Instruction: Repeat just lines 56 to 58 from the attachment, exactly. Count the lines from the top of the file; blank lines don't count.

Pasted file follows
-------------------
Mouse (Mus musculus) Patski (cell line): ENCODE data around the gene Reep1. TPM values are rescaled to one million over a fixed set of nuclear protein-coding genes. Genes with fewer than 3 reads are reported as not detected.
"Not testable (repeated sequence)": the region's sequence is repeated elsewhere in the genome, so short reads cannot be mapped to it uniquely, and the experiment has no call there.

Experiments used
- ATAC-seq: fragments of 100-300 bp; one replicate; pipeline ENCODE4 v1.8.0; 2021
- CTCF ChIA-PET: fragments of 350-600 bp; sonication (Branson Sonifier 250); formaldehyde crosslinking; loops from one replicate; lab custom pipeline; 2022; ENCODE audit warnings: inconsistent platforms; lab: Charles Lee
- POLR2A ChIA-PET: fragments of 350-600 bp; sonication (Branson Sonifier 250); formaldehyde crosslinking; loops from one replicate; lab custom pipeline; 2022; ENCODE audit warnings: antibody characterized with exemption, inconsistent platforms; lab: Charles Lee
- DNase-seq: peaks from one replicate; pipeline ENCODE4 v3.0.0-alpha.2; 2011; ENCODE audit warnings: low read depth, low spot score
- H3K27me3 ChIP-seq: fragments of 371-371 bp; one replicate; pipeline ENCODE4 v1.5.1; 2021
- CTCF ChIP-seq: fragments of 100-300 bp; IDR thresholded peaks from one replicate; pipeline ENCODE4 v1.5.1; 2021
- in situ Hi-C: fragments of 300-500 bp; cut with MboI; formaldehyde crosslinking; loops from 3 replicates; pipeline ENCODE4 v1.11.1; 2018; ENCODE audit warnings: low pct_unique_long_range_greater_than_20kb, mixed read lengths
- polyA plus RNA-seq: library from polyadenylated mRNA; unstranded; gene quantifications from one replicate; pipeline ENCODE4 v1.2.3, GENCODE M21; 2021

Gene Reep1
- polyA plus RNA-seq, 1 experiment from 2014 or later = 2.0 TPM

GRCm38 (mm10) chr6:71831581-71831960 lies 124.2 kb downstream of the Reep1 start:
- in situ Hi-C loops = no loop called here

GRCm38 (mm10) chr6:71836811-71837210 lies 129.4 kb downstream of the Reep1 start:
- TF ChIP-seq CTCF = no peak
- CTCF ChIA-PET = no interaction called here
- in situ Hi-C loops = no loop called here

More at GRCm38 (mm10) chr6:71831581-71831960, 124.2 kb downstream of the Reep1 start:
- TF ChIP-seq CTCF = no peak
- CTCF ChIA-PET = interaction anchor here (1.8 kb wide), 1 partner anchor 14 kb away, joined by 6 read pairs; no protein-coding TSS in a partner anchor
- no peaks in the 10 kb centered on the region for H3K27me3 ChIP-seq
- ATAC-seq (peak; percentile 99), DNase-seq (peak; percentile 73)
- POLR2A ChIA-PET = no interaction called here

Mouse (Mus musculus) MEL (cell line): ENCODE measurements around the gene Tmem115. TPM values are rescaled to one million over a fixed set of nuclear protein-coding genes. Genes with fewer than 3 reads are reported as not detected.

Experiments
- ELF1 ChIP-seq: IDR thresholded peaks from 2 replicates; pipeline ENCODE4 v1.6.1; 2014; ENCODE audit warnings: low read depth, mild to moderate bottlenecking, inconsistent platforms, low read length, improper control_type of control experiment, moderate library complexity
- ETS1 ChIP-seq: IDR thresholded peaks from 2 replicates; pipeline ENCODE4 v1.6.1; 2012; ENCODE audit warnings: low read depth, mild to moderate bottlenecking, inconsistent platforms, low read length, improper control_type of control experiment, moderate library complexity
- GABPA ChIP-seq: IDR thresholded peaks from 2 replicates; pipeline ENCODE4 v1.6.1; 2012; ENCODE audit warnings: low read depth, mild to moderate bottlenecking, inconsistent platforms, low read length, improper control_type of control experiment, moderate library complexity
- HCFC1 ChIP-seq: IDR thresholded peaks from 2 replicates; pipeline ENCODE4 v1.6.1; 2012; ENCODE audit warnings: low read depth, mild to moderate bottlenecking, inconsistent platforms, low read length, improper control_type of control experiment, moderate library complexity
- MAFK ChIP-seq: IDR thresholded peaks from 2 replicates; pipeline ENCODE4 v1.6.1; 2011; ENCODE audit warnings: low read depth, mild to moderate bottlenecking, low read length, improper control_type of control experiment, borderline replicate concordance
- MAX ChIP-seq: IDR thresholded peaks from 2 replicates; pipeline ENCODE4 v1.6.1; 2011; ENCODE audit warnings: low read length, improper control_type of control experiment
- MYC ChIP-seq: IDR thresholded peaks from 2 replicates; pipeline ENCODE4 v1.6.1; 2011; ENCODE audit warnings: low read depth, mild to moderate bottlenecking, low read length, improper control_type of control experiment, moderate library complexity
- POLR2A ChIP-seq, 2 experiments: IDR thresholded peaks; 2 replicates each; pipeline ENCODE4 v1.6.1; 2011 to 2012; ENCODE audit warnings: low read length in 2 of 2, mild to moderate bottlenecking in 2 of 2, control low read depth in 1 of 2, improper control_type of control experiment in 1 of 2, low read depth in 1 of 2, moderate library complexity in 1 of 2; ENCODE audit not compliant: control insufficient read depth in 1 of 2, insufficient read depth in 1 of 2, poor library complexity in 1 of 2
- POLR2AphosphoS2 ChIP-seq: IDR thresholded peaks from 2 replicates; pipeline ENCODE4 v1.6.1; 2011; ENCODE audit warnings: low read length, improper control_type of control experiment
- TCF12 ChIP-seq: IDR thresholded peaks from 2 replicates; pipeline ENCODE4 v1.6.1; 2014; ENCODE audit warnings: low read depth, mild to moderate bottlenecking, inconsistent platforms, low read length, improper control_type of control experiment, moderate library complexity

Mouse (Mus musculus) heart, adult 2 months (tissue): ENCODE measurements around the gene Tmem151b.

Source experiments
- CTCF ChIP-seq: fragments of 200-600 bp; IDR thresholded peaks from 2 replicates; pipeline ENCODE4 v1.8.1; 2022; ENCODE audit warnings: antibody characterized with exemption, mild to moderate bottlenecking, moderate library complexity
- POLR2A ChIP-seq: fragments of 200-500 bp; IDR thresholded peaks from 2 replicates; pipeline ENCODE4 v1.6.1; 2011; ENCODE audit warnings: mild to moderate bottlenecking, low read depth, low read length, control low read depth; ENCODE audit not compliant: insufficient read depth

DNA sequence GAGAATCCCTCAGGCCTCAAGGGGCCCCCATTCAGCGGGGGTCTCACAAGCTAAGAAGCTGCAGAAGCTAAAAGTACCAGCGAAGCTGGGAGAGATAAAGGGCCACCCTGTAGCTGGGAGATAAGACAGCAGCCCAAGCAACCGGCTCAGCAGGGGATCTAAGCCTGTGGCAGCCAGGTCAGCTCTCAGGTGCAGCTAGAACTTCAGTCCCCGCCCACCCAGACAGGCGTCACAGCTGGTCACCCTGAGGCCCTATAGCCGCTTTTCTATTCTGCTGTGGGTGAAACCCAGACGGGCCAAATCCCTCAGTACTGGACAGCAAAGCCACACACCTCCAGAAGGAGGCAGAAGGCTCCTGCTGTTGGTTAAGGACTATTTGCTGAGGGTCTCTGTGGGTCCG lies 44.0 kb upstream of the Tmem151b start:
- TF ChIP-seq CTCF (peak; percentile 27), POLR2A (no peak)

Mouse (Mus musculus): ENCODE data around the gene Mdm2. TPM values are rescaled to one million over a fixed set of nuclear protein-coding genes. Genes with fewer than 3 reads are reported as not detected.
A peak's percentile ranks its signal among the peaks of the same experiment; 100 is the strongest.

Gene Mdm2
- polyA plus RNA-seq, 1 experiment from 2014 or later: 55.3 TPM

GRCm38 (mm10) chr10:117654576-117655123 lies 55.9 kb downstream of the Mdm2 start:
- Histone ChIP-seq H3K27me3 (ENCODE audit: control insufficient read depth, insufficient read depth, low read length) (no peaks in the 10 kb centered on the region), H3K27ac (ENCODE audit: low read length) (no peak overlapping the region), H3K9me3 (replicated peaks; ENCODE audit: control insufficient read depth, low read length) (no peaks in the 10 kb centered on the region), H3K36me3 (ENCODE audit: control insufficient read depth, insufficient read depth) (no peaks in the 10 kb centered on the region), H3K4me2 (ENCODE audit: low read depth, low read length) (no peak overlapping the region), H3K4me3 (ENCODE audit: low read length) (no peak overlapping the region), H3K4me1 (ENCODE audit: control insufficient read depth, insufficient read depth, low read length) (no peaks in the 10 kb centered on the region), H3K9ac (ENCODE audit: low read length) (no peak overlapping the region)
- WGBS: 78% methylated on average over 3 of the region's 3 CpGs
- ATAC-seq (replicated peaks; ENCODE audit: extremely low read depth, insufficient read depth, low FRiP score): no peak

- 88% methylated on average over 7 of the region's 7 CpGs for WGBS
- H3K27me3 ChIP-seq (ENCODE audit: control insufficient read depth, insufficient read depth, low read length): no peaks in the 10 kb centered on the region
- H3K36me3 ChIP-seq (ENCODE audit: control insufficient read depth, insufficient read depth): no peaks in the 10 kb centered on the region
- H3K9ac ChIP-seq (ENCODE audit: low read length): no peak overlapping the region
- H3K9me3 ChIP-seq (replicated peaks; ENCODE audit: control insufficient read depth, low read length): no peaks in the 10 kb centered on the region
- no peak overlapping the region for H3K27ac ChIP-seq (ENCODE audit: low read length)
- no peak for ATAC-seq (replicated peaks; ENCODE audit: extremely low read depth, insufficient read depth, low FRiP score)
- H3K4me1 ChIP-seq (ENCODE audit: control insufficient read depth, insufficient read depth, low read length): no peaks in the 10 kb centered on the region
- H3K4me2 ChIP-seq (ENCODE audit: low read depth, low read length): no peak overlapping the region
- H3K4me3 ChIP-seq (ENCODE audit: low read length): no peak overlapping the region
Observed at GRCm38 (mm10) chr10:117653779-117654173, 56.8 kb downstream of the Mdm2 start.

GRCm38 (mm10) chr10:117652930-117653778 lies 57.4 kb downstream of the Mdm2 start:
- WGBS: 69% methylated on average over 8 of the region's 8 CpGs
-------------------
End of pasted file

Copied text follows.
- H3K9me3 ChIP-seq (replicated peaks; ENCODE audit: control insufficient read depth, low read length): no peaks in the 10 kb centered on the region
- no peak overlapping the region for H3K27ac ChIP-seq (ENCODE audit: low read length)
- no peak for ATAC-seq (replicated peaks; ENCODE audit: extremely low read depth, insufficient read depth, low FRiP score)